Humor based on stereotypes keeps this comedy lively, but theatergoers who are looking for something more will leave unfulfilled.
This was certainly true of the bunch with whom I sat through Latinologues. There on the stage in front of Kevin Adams' flashy lights was Rick Najera, pretending in the evening's second monologue -- excuse me, Latinologue -- to be border patrol agent Buford Gomez. He discussed Latinos and Latinas according to their country of origin. Mentioning Santeria, he said, "A Mexican woman will just cook the chicken; a Caribbean woman will sacrifice it." The comment prompted a communal guffaw, with the heartiest response perhaps coming from the Mexicans and Caribbeans in the house.
"Puerto Ricans are legal Mexicans," Buford observed. "They are born with citizenship." He went on to make fun of Cubans, then said: "Am I forgetting anyone? Dominicans? Dominicans are Mexicans who play baseball really well." Some of these summary statements were repeated during the course of the speech, and there were several references to "Latin time," a phrase for tardiness lobbed more than once towards the few latecomers.
Depending on one's attitude toward humor dependent on stereotypes, Latinologues may or may not be a gratifying hour and a half. Of course, there's something to be said in favor of stereotypes. Like clichés, they don't spring from nowhere; they have their origins in truth. Often, these truths arise from profound pains in the soul of a society or a race, and acknowledgment of those wounds becomes another factor in accepting or rejecting what's being mooted with laughs as the objective. The more incisively a comedian can probe that pain while still tickling the funny bone, the more he or she deserves to be praised.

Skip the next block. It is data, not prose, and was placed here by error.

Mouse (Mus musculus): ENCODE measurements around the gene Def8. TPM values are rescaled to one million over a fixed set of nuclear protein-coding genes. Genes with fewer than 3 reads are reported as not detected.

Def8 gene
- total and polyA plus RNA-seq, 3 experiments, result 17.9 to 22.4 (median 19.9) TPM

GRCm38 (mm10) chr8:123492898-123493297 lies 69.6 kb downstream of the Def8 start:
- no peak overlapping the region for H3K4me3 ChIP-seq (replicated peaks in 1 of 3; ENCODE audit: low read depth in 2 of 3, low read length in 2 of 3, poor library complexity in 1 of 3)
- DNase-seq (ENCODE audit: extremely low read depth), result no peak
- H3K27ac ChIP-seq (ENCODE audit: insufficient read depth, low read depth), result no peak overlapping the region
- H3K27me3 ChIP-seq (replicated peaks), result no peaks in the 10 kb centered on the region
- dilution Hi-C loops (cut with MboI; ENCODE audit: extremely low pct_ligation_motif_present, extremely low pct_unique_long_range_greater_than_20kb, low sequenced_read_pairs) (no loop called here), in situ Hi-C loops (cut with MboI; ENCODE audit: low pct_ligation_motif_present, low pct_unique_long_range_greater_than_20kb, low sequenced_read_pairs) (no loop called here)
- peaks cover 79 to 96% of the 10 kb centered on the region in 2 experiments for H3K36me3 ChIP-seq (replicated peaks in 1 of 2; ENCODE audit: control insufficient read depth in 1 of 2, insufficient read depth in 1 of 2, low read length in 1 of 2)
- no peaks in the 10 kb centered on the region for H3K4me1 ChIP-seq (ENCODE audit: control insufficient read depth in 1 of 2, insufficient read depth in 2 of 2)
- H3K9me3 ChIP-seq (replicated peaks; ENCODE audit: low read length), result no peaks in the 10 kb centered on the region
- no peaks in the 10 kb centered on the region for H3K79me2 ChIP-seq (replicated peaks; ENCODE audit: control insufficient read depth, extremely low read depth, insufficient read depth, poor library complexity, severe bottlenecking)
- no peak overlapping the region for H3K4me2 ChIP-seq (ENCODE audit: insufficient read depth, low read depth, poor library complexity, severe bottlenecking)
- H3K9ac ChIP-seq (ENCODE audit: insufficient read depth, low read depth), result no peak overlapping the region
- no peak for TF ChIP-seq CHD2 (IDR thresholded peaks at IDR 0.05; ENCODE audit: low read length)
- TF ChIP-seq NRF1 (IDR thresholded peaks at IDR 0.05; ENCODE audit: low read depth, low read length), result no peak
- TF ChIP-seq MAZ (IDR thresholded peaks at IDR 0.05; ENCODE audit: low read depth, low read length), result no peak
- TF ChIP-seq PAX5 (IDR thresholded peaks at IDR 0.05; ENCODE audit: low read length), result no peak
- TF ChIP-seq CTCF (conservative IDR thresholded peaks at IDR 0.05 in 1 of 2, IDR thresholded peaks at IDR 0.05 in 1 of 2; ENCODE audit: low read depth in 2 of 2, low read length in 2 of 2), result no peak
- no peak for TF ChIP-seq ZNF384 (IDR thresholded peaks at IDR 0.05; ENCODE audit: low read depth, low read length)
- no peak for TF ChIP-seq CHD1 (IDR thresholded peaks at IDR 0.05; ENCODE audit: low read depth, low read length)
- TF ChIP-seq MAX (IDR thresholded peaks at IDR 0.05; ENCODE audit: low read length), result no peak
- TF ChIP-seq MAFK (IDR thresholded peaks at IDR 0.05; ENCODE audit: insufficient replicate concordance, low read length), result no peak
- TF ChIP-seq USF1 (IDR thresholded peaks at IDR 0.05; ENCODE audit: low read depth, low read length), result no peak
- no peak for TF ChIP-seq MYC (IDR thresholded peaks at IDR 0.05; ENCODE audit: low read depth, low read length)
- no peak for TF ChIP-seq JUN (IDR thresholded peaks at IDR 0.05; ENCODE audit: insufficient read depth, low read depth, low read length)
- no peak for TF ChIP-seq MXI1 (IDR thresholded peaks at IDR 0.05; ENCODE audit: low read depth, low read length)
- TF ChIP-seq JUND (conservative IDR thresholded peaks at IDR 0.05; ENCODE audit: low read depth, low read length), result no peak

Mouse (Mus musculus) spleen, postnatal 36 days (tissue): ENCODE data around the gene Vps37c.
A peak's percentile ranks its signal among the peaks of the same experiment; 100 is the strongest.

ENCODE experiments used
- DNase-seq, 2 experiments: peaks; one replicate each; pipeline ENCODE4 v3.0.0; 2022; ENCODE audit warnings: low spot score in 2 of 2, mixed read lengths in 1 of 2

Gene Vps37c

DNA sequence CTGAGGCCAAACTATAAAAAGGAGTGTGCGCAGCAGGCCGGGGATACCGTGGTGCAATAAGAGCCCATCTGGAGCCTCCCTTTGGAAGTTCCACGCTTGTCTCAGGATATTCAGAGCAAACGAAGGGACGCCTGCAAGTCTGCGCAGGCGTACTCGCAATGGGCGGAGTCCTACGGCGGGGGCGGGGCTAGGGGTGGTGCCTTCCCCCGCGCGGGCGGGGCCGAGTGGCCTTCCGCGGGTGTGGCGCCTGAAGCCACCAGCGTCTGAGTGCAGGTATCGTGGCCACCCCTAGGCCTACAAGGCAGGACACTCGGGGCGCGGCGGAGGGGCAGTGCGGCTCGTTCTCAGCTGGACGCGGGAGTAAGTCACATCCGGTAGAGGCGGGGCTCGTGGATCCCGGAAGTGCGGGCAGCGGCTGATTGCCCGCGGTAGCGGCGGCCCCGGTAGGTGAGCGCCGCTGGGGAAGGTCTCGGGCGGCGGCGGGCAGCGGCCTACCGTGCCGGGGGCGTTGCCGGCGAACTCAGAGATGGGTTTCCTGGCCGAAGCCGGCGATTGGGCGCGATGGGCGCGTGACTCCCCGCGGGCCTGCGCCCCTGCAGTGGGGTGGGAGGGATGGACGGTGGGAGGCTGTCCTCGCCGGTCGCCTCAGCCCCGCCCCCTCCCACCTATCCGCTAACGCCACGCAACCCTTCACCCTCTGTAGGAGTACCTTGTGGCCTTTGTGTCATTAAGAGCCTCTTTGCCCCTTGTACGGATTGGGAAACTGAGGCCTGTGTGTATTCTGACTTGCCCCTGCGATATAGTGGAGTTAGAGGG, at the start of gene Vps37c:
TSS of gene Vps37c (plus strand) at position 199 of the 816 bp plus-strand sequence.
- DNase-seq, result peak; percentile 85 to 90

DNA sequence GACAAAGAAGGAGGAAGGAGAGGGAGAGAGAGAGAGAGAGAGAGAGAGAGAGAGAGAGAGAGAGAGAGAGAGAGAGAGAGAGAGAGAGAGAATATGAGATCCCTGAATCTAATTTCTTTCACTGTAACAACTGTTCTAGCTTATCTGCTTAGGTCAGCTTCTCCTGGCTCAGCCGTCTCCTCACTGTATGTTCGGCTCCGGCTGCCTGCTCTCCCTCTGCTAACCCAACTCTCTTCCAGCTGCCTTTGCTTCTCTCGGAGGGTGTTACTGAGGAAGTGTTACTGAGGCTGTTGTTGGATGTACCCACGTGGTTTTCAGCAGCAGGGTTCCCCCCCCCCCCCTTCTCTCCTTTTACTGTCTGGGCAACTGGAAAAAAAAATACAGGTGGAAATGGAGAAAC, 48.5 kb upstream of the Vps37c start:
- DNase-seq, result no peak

When a humorist like Richard Pryor or, more to the Latino point, John Leguizamo takes gravitas and makes levitas of it, that's an achievement of the first rank. By the Lequizamo yardstick, Latinologues is less than successful because the 90-minute program trades on repeating stereotypes without delving deeply into their meaning. Here's an entertainment that keeps its target audience laughing but doesn't challenge it or suggest new ways of looking at things.
Those who want their comedy to be more than reassuring will leave Latinologues feeling unfulfilled, while those who are satisfied with reassurance will be happy as clams. They'll get a big kick out of the parade of lower-class characters directed busily by Cheech Marin and played by Eugenio Derbez, Rene Lavan, Shirley A. Rumierk and Rich Najera, who also created the piece. As its title suggests, Latinologues -- subtitled "A Comedy About Life in America" -- is primarily a series of monologues. Eventually, however, the characters running around in Santiago's flamboyant costumes are revealed to be connected to each other. They even begin to join up towards the end.
Beside Buford, there's Erazmo (Derbez), first seen in front of a projection of a breached chain-link fence; busboy/Latin lover Alejandro (Lavan); Jolanda (Rumierk), who thinks she's pregnant by immaculate conception; Manic Hispanic (Najera), a Hollywood studio guy who's only recently learned that he's now Latino; Mexican Moses (Derbez), complete with beard and staff; Cuba Libre (Rumierk), a prostitute with higher aspirations; Juan Miguel Gonzalez (Lavan), father to former Miami newsmaker Elian Gonzalez (played by Najera in short pants); Mama Gomez (Derbez), mother of Buford and also José, who claims he's a vampire; Carlos (Savan), a janitor who's responsible for Jolanda's "immaculate conception"; Felix (Najera), a Colombian drug lord; and, finally, Miss Puerto Rican Day Parade (Rumierk), a threatening beauty queen.
As nightclub comics often do, these four address the audience, occasionally mocking individual members and thereby making Latinologues less a play than a boite amusement. But if Jackie Mason can wax stereotypical about Jews on a Broadway stage because the Copacabana and Lew Walters' Latin Quarter are long defunct, then this crew can do the same for their people. Buford Gomez can reduce Guatemalans to "the leprechauns of Central America." Mexican Moses can rattle off new commandments, such as not to come late, not to freeload cable television, and not to pirate DVDs. And so on.